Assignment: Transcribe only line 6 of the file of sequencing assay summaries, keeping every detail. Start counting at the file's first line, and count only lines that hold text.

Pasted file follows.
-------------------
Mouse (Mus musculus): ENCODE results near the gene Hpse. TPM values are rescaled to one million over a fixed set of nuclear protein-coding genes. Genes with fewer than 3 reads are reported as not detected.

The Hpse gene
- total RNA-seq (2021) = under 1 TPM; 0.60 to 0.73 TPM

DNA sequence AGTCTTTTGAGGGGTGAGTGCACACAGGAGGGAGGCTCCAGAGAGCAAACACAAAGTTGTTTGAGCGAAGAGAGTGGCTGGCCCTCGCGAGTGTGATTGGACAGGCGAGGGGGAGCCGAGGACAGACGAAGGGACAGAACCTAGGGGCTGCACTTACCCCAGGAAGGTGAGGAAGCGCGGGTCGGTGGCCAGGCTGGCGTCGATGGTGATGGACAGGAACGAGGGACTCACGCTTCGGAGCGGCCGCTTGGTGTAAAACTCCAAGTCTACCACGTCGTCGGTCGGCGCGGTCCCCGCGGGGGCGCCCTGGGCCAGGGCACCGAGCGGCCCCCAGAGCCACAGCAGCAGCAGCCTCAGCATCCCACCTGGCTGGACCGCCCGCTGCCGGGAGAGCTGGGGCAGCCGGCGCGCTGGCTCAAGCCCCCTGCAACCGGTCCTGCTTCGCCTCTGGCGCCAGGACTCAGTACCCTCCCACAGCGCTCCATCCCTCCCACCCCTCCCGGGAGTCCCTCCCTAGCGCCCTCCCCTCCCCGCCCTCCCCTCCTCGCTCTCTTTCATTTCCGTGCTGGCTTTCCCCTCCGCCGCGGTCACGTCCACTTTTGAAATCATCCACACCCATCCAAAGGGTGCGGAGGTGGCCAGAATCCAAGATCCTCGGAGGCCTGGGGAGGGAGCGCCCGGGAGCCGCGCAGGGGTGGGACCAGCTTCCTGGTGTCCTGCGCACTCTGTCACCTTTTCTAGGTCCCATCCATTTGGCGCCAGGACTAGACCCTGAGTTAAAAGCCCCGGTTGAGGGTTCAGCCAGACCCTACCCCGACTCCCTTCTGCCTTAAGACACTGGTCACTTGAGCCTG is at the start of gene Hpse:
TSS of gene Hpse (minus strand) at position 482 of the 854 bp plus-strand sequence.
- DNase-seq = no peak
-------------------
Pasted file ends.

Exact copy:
- DNase-seq = no peak